Around 4am yesterday (Sunday, October 28), CCTV cameras detected the man entering the secure construction site on Flemington Road, and a security guard was dispatched to the site. On arrival, the security guard saw the man attempting to steal from a vending machine. The man hit the security guard s arm with a torch, before being detained by the security guard and his dog.

A Gungahlin General Duties patrol attended the construction site and arrested the man. The man had a key to a Holden Cruz which was reported stolen to police on Wednesday (October 24), and was parked next to the construction site.

The man was taken to the ACT Watch House, where he was charged with stealing a motor vehicle, burglary, attempt theft and common assault.

Acting Superintendent of North District Peter Davis said this arrest demonstrated the effectiveness of security measures to prevent theft from construction sites.

We encourage construction site managers to properly secure or remove tools and valuable equipment after hours and on weekends, and where possible, install secure perimeter fencing and CCTV cameras, to help their construction site from being targeted. The security measures enforced by this construction site led to the arrest of this man by police, Acting Superintendent Davis said.

The man will face the ACT Magistrates Court today (Monday, October 29), where bail will be opposed by police.

Courtesy ACT Policing1


  1. ^ Courtesy ACT Policing (

Exclusive interview with Harmony Alliance founders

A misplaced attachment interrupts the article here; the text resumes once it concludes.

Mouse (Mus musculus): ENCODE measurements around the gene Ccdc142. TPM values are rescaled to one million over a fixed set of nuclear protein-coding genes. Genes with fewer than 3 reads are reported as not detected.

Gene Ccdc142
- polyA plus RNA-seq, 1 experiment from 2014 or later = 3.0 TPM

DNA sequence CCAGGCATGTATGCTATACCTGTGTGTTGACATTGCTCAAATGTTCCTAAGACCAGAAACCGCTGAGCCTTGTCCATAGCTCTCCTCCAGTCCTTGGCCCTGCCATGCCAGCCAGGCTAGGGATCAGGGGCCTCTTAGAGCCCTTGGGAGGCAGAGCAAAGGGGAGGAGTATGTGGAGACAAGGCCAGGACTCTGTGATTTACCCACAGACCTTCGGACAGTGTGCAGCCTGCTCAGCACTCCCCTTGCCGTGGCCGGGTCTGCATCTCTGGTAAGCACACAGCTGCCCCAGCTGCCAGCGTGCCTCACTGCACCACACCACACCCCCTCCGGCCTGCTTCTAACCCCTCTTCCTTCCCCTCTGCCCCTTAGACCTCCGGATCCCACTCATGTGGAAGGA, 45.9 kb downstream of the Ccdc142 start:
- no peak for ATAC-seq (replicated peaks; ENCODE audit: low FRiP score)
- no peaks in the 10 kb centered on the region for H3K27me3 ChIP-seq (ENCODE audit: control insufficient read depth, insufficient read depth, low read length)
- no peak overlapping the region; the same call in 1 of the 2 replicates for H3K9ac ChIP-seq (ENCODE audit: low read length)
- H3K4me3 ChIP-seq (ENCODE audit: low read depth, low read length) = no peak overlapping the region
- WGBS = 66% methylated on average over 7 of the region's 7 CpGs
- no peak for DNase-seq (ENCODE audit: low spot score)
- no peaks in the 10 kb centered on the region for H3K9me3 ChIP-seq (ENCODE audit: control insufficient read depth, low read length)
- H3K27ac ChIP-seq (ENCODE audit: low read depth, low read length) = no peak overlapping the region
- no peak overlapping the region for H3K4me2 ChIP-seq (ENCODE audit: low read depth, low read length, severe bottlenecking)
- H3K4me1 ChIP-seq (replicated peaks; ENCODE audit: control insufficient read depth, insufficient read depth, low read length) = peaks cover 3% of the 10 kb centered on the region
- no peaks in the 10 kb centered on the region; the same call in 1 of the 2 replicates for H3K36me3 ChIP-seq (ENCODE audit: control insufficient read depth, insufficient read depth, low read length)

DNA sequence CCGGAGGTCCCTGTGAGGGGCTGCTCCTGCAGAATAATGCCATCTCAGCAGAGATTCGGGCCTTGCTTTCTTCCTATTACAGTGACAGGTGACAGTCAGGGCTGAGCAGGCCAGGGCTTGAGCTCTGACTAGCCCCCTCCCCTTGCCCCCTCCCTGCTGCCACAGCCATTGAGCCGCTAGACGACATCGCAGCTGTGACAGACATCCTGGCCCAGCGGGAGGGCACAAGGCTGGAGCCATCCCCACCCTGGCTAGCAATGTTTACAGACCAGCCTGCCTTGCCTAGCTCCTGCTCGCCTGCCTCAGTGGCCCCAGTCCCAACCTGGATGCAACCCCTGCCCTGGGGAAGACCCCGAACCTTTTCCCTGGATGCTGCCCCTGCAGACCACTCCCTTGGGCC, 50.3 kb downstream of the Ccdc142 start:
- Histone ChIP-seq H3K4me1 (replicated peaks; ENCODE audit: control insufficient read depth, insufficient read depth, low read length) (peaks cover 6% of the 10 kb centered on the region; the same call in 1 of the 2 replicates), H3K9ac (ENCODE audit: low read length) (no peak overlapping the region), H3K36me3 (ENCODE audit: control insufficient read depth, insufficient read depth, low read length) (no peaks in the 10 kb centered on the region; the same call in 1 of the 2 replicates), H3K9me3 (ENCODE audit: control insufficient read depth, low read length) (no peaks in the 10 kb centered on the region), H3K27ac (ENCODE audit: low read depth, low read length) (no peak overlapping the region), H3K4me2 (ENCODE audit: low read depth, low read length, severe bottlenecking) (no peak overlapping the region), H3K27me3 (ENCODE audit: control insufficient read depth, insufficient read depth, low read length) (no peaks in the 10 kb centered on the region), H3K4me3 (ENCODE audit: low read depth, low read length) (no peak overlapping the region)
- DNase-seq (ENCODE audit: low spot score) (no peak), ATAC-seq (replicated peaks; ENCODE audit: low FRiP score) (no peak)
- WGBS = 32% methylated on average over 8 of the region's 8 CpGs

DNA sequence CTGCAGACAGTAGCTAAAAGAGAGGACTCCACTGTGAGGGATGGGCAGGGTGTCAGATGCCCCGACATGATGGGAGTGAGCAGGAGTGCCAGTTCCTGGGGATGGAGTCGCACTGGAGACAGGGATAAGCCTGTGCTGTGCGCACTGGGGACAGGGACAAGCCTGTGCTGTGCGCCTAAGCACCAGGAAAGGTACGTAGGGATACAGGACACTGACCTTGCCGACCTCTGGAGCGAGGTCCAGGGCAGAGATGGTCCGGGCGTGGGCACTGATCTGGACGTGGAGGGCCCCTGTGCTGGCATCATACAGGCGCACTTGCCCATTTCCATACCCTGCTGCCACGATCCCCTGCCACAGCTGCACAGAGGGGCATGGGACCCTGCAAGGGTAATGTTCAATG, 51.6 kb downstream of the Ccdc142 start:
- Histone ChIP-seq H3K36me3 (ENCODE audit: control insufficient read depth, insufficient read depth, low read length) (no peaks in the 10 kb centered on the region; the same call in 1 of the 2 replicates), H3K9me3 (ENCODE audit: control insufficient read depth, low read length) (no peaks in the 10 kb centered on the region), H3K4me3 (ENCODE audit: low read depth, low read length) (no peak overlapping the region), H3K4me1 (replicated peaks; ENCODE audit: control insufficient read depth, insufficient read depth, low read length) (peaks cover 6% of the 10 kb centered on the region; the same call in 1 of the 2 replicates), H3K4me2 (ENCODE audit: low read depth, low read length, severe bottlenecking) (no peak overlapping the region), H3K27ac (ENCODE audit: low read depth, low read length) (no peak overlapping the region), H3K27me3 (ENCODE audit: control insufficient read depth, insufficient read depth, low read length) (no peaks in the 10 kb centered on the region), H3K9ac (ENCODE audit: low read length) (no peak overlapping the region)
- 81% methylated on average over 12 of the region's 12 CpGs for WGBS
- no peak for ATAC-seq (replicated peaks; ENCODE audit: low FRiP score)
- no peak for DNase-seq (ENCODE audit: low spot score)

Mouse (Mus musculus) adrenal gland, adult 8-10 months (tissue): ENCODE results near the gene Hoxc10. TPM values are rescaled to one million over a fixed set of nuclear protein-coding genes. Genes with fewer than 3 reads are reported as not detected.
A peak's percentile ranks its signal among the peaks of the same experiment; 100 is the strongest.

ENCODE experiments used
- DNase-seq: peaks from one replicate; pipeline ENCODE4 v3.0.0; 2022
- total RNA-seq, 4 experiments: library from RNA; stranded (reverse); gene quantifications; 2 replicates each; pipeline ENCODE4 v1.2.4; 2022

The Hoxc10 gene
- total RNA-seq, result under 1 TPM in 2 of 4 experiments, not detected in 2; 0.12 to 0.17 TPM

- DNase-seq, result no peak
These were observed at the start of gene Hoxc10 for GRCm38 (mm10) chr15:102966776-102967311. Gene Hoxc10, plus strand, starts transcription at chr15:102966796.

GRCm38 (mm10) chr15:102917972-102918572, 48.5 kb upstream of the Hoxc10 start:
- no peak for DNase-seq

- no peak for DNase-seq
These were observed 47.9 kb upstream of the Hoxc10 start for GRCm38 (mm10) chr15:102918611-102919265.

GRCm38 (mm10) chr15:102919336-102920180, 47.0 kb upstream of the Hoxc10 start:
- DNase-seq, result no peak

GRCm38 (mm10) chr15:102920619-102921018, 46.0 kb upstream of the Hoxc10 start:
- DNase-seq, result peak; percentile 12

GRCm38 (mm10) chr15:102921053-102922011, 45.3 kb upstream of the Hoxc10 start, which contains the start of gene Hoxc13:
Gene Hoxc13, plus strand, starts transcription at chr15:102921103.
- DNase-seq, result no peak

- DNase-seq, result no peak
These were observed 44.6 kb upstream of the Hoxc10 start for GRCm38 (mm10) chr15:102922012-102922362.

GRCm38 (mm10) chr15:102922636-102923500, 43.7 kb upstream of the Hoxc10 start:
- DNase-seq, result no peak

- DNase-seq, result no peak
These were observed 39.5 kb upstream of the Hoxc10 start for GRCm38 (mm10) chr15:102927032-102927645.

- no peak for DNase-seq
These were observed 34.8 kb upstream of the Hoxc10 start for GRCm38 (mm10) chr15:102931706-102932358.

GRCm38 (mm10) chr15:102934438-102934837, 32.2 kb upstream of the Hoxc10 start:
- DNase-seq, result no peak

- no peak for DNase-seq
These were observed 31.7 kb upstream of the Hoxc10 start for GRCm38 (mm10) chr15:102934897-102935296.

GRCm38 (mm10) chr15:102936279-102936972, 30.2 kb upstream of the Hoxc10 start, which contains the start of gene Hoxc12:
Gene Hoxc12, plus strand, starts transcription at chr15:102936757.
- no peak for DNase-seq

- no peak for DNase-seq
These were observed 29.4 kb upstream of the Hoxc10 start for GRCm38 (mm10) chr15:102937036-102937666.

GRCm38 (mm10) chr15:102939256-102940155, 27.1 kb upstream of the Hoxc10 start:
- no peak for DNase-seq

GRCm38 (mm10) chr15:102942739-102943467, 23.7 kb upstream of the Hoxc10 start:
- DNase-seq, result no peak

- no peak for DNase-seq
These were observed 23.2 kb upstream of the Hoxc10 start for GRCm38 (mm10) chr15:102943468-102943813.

Exclusive interview with Harmony Alliance founders The founding members of the Harmony Alliance The profile of today s security end user is often not always that of a security manager many are from an IT background or facilities management, and have had security added to their job description. The complex array of security products available, each with their own claims of being best in breed can be daunting. The Harmony Alliance, launched at last week’s Global Securit Summit, is trying to change this: Four companies Texecom, TDSI, GJD and Elmdene have formed the alliance to provide an integrated security solution that doesn t compromise on using the best products.

Elmdene International specialises in efficient power supplies, sounders and magnetic contacts; TDSi manufacture integrated access control systems; GJD offers exterior detection equipment alongside CCTV and lighting controllers and Texecom manufacture intruder alarm products. By combining their efforts, the companies are able to market the Harmony Alliance to end users who are looking for one solution made up of the most appropriate products in each area. Harmony Alliance members provides perimeter security, power management, alarm systems, access control and CCTV.